Chinese Money Plant Care: How to Grow Pilea Peperomioides

The householdplant Chinese money plant (Pilea peperomioides) is very simple to look after. These plants may be used to decorate any interior with their pancake-shaped emerald green leaves and exquisite stems. This lucky blooming plant is rumored to bring wealth and luck to its owners, and it is also known as the UFO plant, missionary plant, and pancake plant.

How to care for a Chinese money plant: When cultivated in bright indirect sunlight, well-draining potting soil, and high humidity, the Pilea peperomioides thrives. Water when the top 1″ (2.5 cm) of soil is dry and fertilize monthly throughout the growing season to maintain an indoor temperature between 60°F and 75°F (15° – 23°C).

Pilea peperomioides is a Chinese native that thrives in damp woods. This plant belongs to the Urticaceae family and genus Pilea and has flat round coin-like leaves. It can tolerate temperatures as low as 50°F (10°C) when it’s growing out in the open. This is a popular houseplant, but it’s uncommon in the wild. The Chinese money plant is ideal for closed terrariums because of its high humidity and warmth requirements.

The glossy large circle leaves and slender, fragile stems of these “pancake plants” are a striking characteristic. The spherical leaves may grow up to 4″ (10 cm) in diameter, while the lengthy stems may reach up to 12″ (30 cm). When placed in a bright indoor environment and given proper care, Chinese money plants grow quickly.

The UFO plant might produce clusters of tiny white flowers on pink stems if you’re lucky enough. You’ll learn how to care for this low-maintenance indoor plant in this article. You may learn some care guidelines for your Pilea plant at the conclusion of the article.

How to Care for Chinese Money Plant (Pilea peperomioides)

The flat circle leaves of the Pilea peperomioides plant, also known as the “Chinese money plant,” originated in China. When growing these plants at home, however, there are a few points to consider. For Chinese money plants, the following three essential care requirements must be met:

  • Light that is adequate, but not exposed to direct sunlight.
  • Moisture that isn’t too wet or soggy is ideal.
  • At least 50% relative humidity is required.

Chinese Money Plant Light Requirements

To flourish, Chinese money plants require a lot of bright indirect light. Place it in an east-facing windowsill, where it receives just enough morning light. To avoid Scorching the Leaves, keep the Pilea out of direct sunlight. These plants develop lengthy, leggy stems and lose their appealing look when they grow in low-light situations.

The fastest growth is achieved by growing a Chinese money plant in full sun. You may put your potted Pilea peperomioides plant on a balcony, patio, or deck throughout the summer. It is, however, important to keep it in a shady spot and out of the sun’s rays.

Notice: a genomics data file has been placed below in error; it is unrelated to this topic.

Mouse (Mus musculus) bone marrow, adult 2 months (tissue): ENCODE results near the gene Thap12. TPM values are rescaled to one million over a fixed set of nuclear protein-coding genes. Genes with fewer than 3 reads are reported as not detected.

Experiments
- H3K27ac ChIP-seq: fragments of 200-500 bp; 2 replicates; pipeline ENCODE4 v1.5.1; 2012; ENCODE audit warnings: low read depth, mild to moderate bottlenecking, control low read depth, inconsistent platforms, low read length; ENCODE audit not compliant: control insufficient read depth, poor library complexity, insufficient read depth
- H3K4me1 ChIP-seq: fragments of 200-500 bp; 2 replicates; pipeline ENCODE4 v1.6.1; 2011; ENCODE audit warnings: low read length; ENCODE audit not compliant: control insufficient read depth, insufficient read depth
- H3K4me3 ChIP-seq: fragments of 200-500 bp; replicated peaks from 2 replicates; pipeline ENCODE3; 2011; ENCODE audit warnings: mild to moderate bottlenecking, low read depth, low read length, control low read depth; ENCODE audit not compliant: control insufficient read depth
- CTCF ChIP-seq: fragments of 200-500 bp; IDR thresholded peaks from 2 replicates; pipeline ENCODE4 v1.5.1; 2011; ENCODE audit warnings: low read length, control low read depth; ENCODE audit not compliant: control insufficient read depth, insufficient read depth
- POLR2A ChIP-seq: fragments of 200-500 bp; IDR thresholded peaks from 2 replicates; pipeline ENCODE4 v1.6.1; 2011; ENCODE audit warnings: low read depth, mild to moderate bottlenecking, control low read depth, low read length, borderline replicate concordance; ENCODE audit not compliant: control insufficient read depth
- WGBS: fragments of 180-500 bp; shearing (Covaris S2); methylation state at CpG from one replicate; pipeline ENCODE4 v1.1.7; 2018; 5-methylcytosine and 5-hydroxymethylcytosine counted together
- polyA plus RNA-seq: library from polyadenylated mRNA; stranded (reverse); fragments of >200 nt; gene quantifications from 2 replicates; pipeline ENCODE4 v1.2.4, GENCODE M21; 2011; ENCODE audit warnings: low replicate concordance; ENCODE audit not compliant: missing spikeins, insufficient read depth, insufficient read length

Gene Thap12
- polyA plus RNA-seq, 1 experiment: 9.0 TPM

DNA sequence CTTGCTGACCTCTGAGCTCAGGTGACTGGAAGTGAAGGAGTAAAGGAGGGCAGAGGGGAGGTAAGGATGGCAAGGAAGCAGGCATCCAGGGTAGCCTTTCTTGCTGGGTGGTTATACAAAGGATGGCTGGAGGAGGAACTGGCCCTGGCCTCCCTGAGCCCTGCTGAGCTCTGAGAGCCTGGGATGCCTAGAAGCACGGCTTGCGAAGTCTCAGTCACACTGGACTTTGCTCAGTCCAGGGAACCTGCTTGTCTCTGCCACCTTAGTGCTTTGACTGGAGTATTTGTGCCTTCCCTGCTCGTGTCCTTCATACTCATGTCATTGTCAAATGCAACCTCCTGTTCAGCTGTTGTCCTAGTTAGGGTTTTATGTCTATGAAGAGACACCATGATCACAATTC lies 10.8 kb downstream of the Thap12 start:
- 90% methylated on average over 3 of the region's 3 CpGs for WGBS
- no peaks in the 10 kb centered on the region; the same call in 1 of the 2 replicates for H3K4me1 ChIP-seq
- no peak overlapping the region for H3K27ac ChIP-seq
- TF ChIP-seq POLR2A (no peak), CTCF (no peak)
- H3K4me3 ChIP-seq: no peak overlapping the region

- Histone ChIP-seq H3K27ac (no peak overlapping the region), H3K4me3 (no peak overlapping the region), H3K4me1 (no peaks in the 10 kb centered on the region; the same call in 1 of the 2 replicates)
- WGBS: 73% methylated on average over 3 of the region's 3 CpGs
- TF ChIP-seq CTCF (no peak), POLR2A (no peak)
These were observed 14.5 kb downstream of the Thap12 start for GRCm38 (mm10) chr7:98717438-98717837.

Brown spots on the leaves are one of the signs that your pancake plant is receiving too much sun. To improve the plant’s aesthetics, you’ll have to trim these off. Also, move the pot to a shady spot where it will not be exposed to direct sunlight. Low-light Chinese money plants will grow slower than high-light plants.

Long stems and sparse foliage characterize this slow growth. A bushy growth pattern may be encouraged by pruning. Move the plant to a brighter spot if feasible.

The Best Soil for Chinese Money Plant

To avoid root rot, grow your pilea plant in a potting mix with excellent drainage. Excess moisture in the soil is kept away from roots by well-draining soil. A combination of potting soil, peat moss, and perlite is recommended for growing Pilea peperomioides.

Between waterings, a well-draining potting medium should be mostly dry. Roots will be constantly wet if the soil is too compact, putting your plant at risk of root rot or fungal diseases. Nevertheless, for successful development, the potting medium must retain some moisture.

Mix equal proportions of light houseplant soil, peat moss, and perlite to make the ideal potting blend for your Chinese money plant. Air will flow more freely and water will drain quicker in this kind of medium. Repot your plant with a light potting mix if you notice that water tends to collect on the soil surface or drains slowly.

How to Water Pilea peperomioides (Pancake Plant)

After the top soil dries out, thoroughly water your Chinese money plant and allow all of the water to escape. Only when the top 1 to 2 inches (2.5 to 5 cm) of soil is completely dry should you water the plant. By watering the earth till it drains out at the bottom, you can thoroughly water the plant. Only water a Pilea plant when the soil is completely dry.